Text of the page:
The US steel industry has been raising its voice against “unfairly traded steel products” for a long time. There have been several instances when US steel producers have managed to have stiff duties imposed on steel imports.
Thanks to a slew of trade actions, the US market is now closed to Chinese steel for many product categories, and China accounted for only about 2.0% of US steel imports last year.
However, the problem with the available trade remedies has been substitution from new countries. In the most recent example, after the flat rolled cases in 2016, while we saw a decline in imports from China, there was an increase in imports from other locations.
US steel producers have alleged that after duties were slapped on Chinese cold roll coil and galvanized steel products (AKS) (STLD), the country used Vietnam as a proxy to send its steel across to the United States. Last year, the US Commerce Department slapped duties on cold roil coil and galvanized steel from Vietnam, acting on the complaints of steel makers, including U.S. Steel (X), Nucor (NUE), and ArcelorMittal (MT).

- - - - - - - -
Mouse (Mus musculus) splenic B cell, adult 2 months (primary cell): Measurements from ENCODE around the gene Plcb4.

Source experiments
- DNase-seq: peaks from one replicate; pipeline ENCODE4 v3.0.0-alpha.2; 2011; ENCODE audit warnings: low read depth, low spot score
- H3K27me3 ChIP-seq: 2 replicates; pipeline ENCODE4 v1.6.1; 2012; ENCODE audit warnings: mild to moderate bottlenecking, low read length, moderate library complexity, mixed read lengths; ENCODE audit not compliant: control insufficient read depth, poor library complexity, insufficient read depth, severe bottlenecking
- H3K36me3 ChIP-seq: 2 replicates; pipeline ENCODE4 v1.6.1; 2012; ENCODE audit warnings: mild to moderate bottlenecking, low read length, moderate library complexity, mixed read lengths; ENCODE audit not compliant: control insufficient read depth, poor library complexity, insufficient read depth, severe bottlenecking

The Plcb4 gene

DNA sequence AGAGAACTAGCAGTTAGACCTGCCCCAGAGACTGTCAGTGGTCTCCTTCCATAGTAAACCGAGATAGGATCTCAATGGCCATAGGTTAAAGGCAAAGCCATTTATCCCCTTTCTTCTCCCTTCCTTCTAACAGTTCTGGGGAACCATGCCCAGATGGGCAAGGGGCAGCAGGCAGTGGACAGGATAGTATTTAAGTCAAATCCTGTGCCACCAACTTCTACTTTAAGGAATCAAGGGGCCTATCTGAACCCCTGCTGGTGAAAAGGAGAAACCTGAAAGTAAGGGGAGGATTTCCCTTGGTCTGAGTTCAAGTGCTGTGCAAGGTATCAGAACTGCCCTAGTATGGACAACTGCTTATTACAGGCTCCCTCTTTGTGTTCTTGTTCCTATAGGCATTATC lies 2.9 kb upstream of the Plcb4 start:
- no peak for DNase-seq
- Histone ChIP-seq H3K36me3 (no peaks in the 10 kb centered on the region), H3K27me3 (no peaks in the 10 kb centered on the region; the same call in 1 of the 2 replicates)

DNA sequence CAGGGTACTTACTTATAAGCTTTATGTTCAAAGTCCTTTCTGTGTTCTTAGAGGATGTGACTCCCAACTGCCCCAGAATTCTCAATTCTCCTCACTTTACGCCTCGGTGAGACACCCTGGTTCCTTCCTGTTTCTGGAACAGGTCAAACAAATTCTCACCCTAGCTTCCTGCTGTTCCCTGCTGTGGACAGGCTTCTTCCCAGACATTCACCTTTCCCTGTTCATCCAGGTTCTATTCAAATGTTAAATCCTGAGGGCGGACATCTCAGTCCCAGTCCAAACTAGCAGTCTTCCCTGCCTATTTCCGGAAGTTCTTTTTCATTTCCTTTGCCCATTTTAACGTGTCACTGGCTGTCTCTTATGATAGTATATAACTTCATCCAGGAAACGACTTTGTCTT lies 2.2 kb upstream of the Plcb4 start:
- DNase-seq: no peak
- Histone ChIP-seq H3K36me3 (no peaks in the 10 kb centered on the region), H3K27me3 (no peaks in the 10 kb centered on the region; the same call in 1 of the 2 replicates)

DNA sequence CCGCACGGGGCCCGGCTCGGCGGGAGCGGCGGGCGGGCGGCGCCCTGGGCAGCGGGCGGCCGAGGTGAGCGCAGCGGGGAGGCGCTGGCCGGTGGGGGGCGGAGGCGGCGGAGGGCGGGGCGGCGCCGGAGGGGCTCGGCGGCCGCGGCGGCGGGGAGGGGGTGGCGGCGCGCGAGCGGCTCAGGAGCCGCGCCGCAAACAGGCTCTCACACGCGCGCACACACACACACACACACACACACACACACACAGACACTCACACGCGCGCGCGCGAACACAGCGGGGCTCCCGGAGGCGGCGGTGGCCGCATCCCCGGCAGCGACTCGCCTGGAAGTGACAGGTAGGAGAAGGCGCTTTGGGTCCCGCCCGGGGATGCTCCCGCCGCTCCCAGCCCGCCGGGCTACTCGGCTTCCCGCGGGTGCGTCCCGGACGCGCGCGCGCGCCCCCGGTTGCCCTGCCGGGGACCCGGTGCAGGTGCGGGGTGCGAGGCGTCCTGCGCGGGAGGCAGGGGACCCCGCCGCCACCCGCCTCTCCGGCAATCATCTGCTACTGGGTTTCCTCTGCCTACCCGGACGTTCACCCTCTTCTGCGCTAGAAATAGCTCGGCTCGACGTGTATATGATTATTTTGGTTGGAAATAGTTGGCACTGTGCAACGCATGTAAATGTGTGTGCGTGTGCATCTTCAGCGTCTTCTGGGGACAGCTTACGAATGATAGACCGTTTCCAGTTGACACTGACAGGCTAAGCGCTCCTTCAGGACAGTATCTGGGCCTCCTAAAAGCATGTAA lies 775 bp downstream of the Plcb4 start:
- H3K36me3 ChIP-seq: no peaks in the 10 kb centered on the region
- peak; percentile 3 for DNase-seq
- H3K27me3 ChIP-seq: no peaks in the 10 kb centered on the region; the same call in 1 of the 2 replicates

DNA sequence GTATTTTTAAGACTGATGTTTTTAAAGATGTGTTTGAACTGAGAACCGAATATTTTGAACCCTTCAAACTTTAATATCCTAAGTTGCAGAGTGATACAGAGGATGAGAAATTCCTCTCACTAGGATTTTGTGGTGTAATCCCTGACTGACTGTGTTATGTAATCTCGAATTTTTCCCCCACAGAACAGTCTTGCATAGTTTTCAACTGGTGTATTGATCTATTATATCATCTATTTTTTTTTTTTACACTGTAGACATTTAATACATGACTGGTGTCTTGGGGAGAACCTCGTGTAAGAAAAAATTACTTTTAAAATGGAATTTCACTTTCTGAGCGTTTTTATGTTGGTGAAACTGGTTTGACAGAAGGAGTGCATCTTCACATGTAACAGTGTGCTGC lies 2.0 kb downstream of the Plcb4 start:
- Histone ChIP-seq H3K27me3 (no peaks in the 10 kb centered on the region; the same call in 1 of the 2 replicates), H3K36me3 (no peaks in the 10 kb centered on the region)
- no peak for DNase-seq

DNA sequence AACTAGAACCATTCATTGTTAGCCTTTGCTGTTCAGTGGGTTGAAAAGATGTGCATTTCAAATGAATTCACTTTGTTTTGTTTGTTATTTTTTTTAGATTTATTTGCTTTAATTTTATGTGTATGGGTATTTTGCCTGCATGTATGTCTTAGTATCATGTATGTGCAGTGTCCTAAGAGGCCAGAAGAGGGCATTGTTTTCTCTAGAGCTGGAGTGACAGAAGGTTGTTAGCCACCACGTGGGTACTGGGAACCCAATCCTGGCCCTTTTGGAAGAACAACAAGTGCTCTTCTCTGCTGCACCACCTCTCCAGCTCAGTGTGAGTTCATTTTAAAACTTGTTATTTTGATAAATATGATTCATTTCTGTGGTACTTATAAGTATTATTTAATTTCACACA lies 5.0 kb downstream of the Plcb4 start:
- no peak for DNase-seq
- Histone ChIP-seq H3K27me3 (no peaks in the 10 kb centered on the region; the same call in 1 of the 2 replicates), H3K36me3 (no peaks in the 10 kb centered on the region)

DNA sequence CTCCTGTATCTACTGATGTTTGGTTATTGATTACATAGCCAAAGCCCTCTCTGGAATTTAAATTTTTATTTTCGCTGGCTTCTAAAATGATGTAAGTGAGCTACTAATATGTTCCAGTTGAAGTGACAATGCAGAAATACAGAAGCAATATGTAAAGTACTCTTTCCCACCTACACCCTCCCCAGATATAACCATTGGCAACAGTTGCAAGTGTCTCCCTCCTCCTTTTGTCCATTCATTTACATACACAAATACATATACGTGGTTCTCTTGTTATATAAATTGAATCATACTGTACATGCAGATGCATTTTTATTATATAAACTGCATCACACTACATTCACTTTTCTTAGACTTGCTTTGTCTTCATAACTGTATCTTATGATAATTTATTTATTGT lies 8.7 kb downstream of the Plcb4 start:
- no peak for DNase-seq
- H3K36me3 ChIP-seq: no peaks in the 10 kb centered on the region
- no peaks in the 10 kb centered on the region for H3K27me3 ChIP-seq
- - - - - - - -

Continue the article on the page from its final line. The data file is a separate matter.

Simply put, the available trade remedies somehow failed to address the US steel industry’s concerns, and now the Commerce Department, under the Section 232 imports investigation ordered last year by President Trump, has submitted a comprehensive proposal to support the US steel industry.
The Commerce Department has given President Trump three options, ranging from a flat tariff to quotas. In the next articles in this series, we’ll see how these recommendations could impact US steel industry. We’ll begin by analyzing how a flat tariff against steel imports could impact the US steel industry.